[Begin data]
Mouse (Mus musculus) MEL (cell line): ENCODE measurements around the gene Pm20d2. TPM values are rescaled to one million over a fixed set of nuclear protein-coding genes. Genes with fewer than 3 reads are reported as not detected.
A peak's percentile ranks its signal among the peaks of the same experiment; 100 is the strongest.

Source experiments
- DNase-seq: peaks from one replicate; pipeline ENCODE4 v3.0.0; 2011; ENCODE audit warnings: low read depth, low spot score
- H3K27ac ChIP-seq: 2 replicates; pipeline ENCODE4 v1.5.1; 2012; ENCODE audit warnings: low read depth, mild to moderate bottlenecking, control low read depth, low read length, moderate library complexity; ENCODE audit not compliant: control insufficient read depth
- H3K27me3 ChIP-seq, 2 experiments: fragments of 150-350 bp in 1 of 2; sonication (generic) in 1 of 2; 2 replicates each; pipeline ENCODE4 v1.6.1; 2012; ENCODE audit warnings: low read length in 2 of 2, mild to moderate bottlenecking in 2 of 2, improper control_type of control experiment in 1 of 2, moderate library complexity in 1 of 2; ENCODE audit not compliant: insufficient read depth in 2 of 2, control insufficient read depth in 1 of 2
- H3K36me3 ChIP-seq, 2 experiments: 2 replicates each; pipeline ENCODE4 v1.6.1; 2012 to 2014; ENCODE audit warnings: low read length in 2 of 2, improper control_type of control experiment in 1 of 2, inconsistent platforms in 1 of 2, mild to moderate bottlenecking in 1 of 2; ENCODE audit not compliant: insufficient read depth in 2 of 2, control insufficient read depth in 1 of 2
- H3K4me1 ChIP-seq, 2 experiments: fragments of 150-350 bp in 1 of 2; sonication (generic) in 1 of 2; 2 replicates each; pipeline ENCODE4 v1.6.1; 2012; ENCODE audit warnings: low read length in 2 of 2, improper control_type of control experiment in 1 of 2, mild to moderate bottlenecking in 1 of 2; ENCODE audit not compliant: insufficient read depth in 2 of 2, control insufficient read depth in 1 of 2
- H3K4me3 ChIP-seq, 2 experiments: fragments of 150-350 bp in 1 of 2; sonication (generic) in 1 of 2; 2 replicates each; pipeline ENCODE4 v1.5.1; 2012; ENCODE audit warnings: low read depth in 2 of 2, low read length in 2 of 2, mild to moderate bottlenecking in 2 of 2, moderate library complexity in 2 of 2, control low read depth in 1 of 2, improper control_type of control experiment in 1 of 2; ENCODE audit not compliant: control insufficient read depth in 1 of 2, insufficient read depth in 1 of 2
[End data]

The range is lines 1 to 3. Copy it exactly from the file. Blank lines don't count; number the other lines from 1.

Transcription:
Mouse (Mus musculus) MEL (cell line): ENCODE measurements around the gene Pm20d2. TPM values are rescaled to one million over a fixed set of nuclear protein-coding genes. Genes with fewer than 3 reads are reported as not detected.
A peak's percentile ranks its signal among the peaks of the same experiment; 100 is the strongest.

Source experiments